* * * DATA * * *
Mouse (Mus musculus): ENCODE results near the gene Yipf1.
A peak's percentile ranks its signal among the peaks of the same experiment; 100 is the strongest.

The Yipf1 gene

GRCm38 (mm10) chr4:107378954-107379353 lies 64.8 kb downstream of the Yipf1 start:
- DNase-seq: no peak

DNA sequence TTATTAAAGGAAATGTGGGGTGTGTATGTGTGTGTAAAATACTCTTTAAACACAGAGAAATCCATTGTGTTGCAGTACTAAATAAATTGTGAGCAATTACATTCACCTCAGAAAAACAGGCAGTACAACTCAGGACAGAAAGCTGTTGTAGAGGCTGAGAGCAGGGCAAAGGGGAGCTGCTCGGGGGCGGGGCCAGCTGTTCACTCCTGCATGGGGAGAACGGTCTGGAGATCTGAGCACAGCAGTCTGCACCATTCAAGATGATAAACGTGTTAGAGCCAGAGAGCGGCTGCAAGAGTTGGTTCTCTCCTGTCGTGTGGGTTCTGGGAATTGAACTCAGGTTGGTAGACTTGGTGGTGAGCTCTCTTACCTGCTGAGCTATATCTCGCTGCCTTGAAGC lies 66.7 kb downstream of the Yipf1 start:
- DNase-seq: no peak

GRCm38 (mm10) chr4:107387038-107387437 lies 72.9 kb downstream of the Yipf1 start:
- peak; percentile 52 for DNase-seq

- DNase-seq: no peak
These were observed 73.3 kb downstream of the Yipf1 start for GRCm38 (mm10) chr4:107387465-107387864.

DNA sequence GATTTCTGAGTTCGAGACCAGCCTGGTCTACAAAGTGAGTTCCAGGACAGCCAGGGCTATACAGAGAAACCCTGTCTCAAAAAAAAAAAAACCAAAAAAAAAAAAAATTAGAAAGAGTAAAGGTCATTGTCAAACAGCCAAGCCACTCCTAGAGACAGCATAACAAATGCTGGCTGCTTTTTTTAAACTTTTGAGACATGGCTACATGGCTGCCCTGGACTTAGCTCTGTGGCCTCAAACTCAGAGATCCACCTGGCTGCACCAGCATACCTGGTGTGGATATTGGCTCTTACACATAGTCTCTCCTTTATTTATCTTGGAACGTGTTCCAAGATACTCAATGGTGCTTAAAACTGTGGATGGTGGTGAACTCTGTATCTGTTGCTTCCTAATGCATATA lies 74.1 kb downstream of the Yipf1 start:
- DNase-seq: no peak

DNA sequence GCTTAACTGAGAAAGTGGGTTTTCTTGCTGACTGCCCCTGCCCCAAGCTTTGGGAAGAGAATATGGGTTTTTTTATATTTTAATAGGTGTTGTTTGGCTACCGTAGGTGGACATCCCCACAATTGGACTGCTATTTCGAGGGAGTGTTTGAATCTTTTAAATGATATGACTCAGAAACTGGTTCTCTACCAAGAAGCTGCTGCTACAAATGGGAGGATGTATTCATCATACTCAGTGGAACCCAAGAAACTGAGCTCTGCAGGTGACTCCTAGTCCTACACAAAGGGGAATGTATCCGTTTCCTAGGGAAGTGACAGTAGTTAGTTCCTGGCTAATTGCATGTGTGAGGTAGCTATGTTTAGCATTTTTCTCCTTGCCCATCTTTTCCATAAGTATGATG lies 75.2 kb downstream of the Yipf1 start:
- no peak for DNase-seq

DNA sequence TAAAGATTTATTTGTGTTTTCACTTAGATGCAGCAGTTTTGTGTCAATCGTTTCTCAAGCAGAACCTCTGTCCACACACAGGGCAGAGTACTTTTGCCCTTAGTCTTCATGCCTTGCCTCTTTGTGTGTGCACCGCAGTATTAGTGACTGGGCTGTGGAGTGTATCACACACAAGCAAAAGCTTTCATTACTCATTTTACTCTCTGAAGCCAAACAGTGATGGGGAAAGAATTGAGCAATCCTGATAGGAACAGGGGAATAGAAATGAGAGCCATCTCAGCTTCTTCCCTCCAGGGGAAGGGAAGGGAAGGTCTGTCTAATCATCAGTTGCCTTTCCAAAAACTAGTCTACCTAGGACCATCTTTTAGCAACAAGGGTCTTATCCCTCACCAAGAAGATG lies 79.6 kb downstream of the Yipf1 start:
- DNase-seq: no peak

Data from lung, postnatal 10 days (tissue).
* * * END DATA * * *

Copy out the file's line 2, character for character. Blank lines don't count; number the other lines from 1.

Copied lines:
A peak's percentile ranks its signal among the peaks of the same experiment; 100 is the strongest.